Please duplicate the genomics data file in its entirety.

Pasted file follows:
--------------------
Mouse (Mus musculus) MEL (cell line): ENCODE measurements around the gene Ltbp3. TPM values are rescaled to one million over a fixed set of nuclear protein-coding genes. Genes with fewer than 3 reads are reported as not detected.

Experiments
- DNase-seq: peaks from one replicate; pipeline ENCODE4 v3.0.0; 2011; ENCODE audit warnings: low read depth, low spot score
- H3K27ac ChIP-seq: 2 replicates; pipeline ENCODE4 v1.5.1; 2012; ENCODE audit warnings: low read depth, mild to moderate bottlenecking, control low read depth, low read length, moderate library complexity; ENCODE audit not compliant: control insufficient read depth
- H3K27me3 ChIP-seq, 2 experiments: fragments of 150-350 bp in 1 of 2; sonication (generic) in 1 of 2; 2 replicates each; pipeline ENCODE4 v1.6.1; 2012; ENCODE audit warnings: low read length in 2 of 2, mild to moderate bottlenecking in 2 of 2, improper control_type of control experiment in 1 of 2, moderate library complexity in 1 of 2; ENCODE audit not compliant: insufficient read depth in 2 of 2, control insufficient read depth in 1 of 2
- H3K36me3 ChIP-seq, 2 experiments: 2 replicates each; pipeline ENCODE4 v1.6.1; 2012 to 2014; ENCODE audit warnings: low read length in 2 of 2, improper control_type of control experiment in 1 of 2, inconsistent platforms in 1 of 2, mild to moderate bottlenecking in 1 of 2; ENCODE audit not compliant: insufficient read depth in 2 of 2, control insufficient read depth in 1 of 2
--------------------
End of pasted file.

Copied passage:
Mouse (Mus musculus) MEL (cell line): ENCODE measurements around the gene Ltbp3. TPM values are rescaled to one million over a fixed set of nuclear protein-coding genes. Genes with fewer than 3 reads are reported as not detected.

Experiments
- DNase-seq: peaks from one replicate; pipeline ENCODE4 v3.0.0; 2011; ENCODE audit warnings: low read depth, low spot score
- H3K27ac ChIP-seq: 2 replicates; pipeline ENCODE4 v1.5.1; 2012; ENCODE audit warnings: low read depth, mild to moderate bottlenecking, control low read depth, low read length, moderate library complexity; ENCODE audit not compliant: control insufficient read depth
- H3K27me3 ChIP-seq, 2 experiments: fragments of 150-350 bp in 1 of 2; sonication (generic) in 1 of 2; 2 replicates each; pipeline ENCODE4 v1.6.1; 2012; ENCODE audit warnings: low read length in 2 of 2, mild to moderate bottlenecking in 2 of 2, improper control_type of control experiment in 1 of 2, moderate library complexity in 1 of 2; ENCODE audit not compliant: insufficient read depth in 2 of 2, control insufficient read depth in 1 of 2
- H3K36me3 ChIP-seq, 2 experiments: 2 replicates each; pipeline ENCODE4 v1.6.1; 2012 to 2014; ENCODE audit warnings: low read length in 2 of 2, improper control_type of control experiment in 1 of 2, inconsistent platforms in 1 of 2, mild to moderate bottlenecking in 1 of 2; ENCODE audit not compliant: insufficient read depth in 2 of 2, control insufficient read depth in 1 of 2